We’ve been to a lot of National Parks in our travels. And I can’t think of one that I wouldn’t go back to again. But I’ll confess that when Gary suggested we go (for several days, even!) to Death Valley National Park I wasn’t that excited. Death Valley? Didn’t sound like a place I needed to go and see. Well, I was wrong – big time wrong! Here’s a memory from our visit there 10 years ago!
3/31/2010 – Death Valley – Second Day
OK, dinner’s over – back to the memories.
I forgot to mention one other stop that we made on our first day –
The Mesquite Flat Sand Dunes
We didn’t actually get out and climb those big ol’ dunes, but there were others who did –
They were pretty amazing!
But, back to Day Two –
Remember how this is the largest park in the lower 48? Well, we were camped close to the middle of the park, and we still had a forty mile drive to our first stop –
We splurged and did a “combo tour”, so we got to enjoy both an Inside Tour (along with lots of stories about the castle and its builders), and the Underground Tour, which included details on the mechanics of the castle, which was quite an engineering feat.
As you can see, it is pretty remote and in the desert after all, but it did have access to an underground spring that produced 300 gallons of water per minute, so they had that going for them. Can you see the big hole in the ground in the front of castle?
Here are some close-ups –
That was going to be the swimming pool!!!! Check out the viewing windows in the deep end – how crazy was that?
I was standing on that center bridge when I took the pictures of the deep and shallow ends. I can’t imagine how over-the-top this pool would have been (not to mention how quickly the water would have been evaporating there in the desert) had not the owner run out of money. It was a fascinating tour – and I took lots of pictures. Here are just a couple –
and plenty more HERE!
Next Stop -(down a 20 mile dirt road) – The Racetrack, home of the mysterious moving rocks.
The Racetrack is a large dry lake bed called a playa. It was pretty fascinating just to look at-
from a distance
and close up –
and very close up –
But what really draws people to this remote spot are these rocks
that move across the lake bed
leaving trails behind them.
I haven’t a clue how this actually happens, but I’m glad we got to see them. Quite an interesting phenomenon, don’t you think?
After the Racetrack (and back that 20 miles of dirt road), we took a quick stop at the Ubehebe Crater –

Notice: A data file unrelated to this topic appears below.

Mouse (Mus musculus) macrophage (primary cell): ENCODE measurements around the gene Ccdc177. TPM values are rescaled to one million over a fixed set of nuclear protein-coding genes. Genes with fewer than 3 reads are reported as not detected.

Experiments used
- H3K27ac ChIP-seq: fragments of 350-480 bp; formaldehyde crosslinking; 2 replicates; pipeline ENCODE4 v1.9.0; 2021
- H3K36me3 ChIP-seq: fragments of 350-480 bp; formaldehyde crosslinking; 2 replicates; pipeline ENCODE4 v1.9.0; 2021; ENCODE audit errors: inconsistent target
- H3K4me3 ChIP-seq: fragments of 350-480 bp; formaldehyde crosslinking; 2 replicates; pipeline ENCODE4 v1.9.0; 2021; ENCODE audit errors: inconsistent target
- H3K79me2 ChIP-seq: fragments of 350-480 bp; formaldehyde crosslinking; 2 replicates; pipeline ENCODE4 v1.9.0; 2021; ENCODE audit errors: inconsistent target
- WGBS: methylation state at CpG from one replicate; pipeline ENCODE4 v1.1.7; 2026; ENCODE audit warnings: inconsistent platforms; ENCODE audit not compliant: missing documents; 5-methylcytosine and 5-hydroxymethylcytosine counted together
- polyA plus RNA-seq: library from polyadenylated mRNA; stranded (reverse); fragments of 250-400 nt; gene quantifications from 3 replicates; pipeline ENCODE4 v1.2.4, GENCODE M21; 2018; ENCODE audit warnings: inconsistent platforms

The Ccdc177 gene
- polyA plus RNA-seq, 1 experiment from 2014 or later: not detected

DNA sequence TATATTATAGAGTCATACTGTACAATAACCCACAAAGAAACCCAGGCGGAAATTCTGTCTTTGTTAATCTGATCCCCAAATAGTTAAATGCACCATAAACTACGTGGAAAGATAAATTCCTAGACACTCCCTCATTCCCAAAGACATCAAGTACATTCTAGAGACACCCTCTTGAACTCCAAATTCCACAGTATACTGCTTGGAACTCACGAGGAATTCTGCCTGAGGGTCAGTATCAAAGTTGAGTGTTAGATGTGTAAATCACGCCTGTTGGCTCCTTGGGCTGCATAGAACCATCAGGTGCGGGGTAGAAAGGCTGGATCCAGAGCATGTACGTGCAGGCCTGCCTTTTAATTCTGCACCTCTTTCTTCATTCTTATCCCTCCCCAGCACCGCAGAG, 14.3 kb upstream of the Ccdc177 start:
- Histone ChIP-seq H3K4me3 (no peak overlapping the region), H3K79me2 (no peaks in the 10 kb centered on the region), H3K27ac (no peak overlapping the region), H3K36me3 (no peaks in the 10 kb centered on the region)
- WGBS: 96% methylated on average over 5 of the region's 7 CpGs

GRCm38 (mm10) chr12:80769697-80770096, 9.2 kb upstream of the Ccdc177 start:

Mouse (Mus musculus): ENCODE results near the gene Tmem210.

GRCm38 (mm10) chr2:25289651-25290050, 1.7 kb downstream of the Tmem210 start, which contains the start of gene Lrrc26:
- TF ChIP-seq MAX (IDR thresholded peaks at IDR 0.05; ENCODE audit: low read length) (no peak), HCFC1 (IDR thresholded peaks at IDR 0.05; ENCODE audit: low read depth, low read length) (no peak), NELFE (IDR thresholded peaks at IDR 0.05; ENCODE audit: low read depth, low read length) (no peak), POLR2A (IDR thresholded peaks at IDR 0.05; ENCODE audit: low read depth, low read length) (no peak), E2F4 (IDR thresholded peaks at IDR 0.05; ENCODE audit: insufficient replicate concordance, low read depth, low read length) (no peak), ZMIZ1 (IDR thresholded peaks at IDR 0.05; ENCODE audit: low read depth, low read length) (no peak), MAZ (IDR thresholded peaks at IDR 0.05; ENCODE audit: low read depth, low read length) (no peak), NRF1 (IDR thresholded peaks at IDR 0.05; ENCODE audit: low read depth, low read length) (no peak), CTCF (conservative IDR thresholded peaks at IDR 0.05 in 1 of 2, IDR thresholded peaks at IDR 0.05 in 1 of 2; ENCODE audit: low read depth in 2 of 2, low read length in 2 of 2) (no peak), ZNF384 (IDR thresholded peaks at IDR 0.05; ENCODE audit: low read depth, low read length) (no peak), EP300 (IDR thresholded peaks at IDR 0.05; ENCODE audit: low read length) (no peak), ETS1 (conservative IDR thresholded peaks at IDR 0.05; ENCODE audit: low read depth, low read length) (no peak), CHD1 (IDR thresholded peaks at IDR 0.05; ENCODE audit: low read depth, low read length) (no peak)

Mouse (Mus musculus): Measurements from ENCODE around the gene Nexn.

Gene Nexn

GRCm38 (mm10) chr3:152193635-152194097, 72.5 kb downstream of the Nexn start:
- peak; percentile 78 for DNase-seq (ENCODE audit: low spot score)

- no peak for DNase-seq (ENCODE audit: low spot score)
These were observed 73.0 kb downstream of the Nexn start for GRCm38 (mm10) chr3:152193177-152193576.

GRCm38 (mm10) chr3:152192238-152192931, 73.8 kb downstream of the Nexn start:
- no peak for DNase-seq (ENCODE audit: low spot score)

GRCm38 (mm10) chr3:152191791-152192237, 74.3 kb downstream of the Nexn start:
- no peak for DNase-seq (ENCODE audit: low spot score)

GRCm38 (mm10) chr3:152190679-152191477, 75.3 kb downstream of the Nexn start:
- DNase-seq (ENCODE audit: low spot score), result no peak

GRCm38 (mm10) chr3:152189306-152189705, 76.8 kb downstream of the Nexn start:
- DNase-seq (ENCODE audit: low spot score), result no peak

and then we were on our way back to Lizzie,
and a beautiful sunset.
Another good day in the valley!
Here is this week’s mystery location. Any guesses?
(The pebbles are also from the same spot. Just sayin’!)
That’s the number on our motorhome’s odometer.
“Wait. That’s all??”
“How many years have you been traveling?”
“We just finished our thirteenth year.”
“Is that the rig you started with?”
“I’m surprised it’s not higher.”
And so it goes. That is actually a respectable 7100+ RV miles per year for(on average) and even if it doesn’t seem like much, it’s been enough for us to
Continue reading Mile 92658.3
We still had a couple of National Parks to check out before we made that final dash to Waco –
This was another one of those ‘lesser known’ parks in the Four Corners area of the country, but we’re glad we stopped!
Here’s the opening blurb from the website –
For nearly 5,000 years, people have lived in these canyons – longer than anyone has lived uninterrupted anywhere on the Colorado Plateau. In the place called Tseyi, their homes and images tell us their stories. Today, Navajo families make their homes, raise livestock, and farm the lands in these canyons. The National Park Service and Navajo Nation actively work together to manage park resources.
Because we were stopping here on our way to our next campground, we opted to do the driving tour rather than a more extensive tour of the valleys. Once again we were treated to beautiful views and lots of pueblo ruins.
Here’s a bit of a zoom-in at the base of the canyon wall –
Pretty impressive views all around!
It was a great stop and we’re glad we put it into our itinerary!
(More pictures of the Canyon deChelly HERE) 🙂
Next up – The Petrified Forest and The Painted Desert.
The petrified wood was so interesting –
and very beautiful!
The drive through the painted desert
was spectacular, and the combination of the painted desert and the petrified forest
was pretty amazing.
Lots more pictures of this area can be found HERE. (Funny story about first world problems with the picture taking on this trip. Theoretically it was daylight savings time and I made sure my phone and big-girl camera were set to the same time so when I combined the pictures they would all be in order. HOWEVER, since Arizona does not do daylight savings time, every time we drove into AZ, my phone would change – but of course my camera would not. And then, if we were also in Navajo land, where they do do daylight savings time….well, let’s just say, getting these pictures in order was quite a task. Every park we went into in that Four Corners area had three clocks – Arizona time, whatever state we were in time, and Navajo time. Crazy!)
After the Petrified Forest, we put the pedal to the metal, and pointed the RV to Waco!
Back to Gary’s Journal –
[Following the Petrified Forest] we reconnected the truck and drove to the NM Welcome Center and stayed the night.
Left NM Rest Area @ 6:30. Stopped @ Denny’s for breakfast, drove East I40 to Rt 84. Stopped at Walmart in Lubbock, TX.
Left Walmart and drove East on Rte 84.
Arrived Waco 2:30PM
And that finally wraps up our very long drive from California to Waco long, long ago…..
Thank you for your patience – and for coming along!